While increasing public education funding rightly remains the top priority for Pennsylvanians after years of cuts, the Commonwealth Foundation conveniently confuses terms to try and slam the case for it. Let’s untangle their post:
- The Commonwealth Foundation states that Pennsylvania’s public education funding share is reasonable because the dollar amount of state revenue per student ranks 25th of all states nationwide.
Total state dollars alone is not “state share.”
“Share” is defined as a portion of something. Thus, “state share” of public education funding is defined as the percentage of total revenue going to school districts that is provided by the state or
In Pennsylvania, the state share for the 2012-13 school year was 36%. Meanwhile, the national average was about 46%. That puts Pennsylvania in the bottom five states nationally (46th). Here is the breakdown of Pennsylvania revenue shares compared to the national average:
Figure 1: US Census Bureau
Pennsylvania can have a state revenue per student rank of 22nd among states, but if its local revenue per student rank is sixth highest in the nation you shouldn’t be surprised that lopsided dependency on local revenue is reflected in the low state share of funding.
This low state share is not an “illusion” but a fact that results in extreme funding inequalities as poor school districts are unable to raise sufficient local revenue to make up for the low state share. Pennsylvania’s average in total revenue per student ranks ninth highest among states but masks two things:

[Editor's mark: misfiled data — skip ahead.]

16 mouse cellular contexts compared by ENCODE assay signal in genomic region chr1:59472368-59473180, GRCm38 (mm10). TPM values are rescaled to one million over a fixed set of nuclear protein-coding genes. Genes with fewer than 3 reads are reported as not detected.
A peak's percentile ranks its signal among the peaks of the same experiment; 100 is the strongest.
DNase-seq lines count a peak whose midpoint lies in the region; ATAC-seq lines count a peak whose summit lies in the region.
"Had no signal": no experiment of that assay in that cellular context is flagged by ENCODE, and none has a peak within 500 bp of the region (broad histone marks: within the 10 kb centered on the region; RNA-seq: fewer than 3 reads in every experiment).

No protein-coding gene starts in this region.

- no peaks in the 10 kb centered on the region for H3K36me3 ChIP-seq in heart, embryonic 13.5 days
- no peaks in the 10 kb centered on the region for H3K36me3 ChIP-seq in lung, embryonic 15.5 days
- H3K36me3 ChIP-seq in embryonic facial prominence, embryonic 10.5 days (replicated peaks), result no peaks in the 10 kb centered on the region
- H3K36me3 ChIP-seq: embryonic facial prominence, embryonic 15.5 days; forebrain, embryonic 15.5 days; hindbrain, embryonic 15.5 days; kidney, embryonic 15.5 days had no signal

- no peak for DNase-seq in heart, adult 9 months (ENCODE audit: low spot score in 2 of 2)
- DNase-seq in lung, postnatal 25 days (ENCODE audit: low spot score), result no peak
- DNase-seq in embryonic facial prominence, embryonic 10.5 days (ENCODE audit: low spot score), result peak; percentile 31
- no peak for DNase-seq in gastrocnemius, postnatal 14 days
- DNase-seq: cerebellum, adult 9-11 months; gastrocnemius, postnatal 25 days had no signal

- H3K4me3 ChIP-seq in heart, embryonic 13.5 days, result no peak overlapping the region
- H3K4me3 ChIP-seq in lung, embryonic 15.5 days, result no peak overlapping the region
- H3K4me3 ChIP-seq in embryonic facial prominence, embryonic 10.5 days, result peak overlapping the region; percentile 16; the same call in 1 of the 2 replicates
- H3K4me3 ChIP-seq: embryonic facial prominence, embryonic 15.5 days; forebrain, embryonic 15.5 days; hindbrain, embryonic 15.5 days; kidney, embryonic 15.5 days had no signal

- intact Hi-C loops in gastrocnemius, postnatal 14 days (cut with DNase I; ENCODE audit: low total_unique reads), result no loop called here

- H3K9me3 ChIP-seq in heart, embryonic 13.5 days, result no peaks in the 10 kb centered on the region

Figure 2: Washington Post analysis
- Price levels across states are not the same. You cannot compare the total revenue per student across the states as if all states have the same price level. They don’t. A Pennsylvania dollar goes a lot further in a state like Idaho, so it makes no sense to compare the two based on dollars alone.
- Pennsylvania ranks as the worst state in the nation for state and local funding inequality between the poorest and wealthiest school districts. Funding does not meet need. Those with the highest need, the poorest school districts, should receive the highest state and local funding. Instead, they receive, on average, 34% less state and local revenue per student than their peers in the wealthiest school districts. That’s more than double the national average of 16%.
When you add federal funding, Pennsylvania still ranks as the third worst in the nation among states. Keep in mind that federal funding is not supposed to help lessen the funding inequality between the poorest and wealthiest school districts. Instead, it’s supposed to provide high-need students and districts with additional money.
The voters made education their top priority in the last election for a reason: our public schools need help. A system that is lopsidedly dependent on local revenue, and thus rising property taxes, does not match need with funding. Instead, it perpetuates a status quo that determines whether a child receives a quality education based on their zip code.
 U.S. Census Bureau, Public School System Finances, accessed June 16, 2016, http://www2.census.gov/govs/school/elsec13_sttables.xls (tab 5)
 Ibid, (tab 11).